Global warming doesn’t matter because there is so little we can do about it. First of all, the most zealous advocates of greening the planet do not control the governments of all the planet and have little or no hope of convincing nations such as China and India to redirect their energies to reduce carbon emissions.
If China, for example, refuses to give up coal as its main energy source toward greater industrialization, it makes little difference what restrictions the United States places upon itself in the use of fossil fuel, except that the United States will handicap itself in world competition with other nations.
But all of those considerations mean little when one looks at the conclusions of the most learned astronomers among us who have found some dire outlook on our world and the universe in which our world exists.
On Tuesday, Oct. 4, three astronomers were awarded the Nobel Prize in Physics for discovering, not theorizing, but discovering that the universe is being blown apart by a mysterious force that cosmologists now call dark energy, a finding that has thrown the fate of the universe and indeed the nature of physics into doubt.
These astronomers are Saul Pearlmutter of the Lawrence Berkeley National Laboratory and the University of California, Berkeley; Brian P. Schmidt of the Australian National University in Canberra; and Adam G. Reiss of the Space Telescope Science Institute and John Hopkins University, Baltimore.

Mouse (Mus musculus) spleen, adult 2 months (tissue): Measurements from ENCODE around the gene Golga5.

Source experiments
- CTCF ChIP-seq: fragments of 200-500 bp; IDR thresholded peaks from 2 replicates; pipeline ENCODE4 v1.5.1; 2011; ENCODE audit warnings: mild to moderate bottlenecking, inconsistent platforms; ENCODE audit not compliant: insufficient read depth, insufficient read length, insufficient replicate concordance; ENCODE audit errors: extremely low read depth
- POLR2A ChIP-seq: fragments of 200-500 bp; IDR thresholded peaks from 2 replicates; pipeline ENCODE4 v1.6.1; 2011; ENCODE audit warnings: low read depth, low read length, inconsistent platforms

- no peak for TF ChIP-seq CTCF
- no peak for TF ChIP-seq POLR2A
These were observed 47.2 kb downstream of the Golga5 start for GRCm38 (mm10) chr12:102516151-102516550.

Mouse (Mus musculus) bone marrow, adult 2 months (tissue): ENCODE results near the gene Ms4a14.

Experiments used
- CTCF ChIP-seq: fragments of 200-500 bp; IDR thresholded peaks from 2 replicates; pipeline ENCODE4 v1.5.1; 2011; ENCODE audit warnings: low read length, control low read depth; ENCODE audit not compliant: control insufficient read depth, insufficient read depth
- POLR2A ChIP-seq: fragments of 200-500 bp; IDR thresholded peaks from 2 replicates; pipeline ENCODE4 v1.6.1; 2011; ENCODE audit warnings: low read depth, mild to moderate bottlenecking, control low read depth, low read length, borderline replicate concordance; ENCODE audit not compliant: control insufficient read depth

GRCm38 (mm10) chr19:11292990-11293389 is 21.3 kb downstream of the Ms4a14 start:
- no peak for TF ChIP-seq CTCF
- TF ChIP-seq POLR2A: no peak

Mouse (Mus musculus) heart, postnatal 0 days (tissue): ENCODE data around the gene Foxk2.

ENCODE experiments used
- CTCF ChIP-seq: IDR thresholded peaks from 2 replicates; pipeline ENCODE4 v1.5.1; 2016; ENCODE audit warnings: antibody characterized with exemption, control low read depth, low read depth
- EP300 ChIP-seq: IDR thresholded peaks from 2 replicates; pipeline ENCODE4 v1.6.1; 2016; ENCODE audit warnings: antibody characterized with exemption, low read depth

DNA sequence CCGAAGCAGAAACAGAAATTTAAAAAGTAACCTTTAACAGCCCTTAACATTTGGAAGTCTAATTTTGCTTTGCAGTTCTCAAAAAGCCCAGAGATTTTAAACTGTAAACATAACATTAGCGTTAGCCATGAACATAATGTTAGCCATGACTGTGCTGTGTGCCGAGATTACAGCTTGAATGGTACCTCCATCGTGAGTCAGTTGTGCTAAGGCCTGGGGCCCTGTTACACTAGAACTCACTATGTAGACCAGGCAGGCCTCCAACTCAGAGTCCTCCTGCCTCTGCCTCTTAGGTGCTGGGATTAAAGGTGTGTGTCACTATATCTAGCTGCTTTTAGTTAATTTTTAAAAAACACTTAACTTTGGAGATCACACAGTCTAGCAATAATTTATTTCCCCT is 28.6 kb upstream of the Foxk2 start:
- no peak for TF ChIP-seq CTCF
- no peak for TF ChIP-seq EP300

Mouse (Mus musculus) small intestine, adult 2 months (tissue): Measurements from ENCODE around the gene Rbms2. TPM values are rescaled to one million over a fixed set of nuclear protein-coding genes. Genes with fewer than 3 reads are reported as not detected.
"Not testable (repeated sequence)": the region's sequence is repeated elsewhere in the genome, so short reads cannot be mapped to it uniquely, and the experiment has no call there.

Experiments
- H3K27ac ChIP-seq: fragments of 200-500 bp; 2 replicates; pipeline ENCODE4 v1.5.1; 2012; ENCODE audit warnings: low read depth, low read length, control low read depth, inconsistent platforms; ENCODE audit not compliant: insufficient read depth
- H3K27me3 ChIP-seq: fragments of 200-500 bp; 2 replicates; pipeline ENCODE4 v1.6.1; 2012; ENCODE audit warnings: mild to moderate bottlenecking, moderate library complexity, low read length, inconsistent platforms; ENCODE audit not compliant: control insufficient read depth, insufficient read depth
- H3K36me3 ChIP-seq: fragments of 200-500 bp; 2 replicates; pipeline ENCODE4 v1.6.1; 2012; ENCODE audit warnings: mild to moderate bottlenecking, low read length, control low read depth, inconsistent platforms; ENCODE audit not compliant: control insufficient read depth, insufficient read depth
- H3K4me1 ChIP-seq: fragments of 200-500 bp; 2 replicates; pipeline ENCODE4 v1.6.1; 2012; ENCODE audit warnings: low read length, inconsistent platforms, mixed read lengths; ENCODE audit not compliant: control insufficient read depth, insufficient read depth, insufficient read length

The three men led two competing teams in the study of this expansion of the universe, which they found in 1998 was speeding up. Subsequent cosmological measurements have confirmed that roughly 70 percent of the universe by mass or energy consists of this antigravitational dark energy that is pushing the galaxies apart.
So there is a lot going on in the space that surrounds our relatively small planet earth. Who are we as a civilization or just one of numerous nations and societies that inhabit the earth to believe that through modification of our behavior we can effect change in our climate? Incredible hubris it seems to me.
The three astronomers will be presented with their prizes – 10 million Swedish kronor ($1.4 million U.S.) in Stockholm, Dec. 10.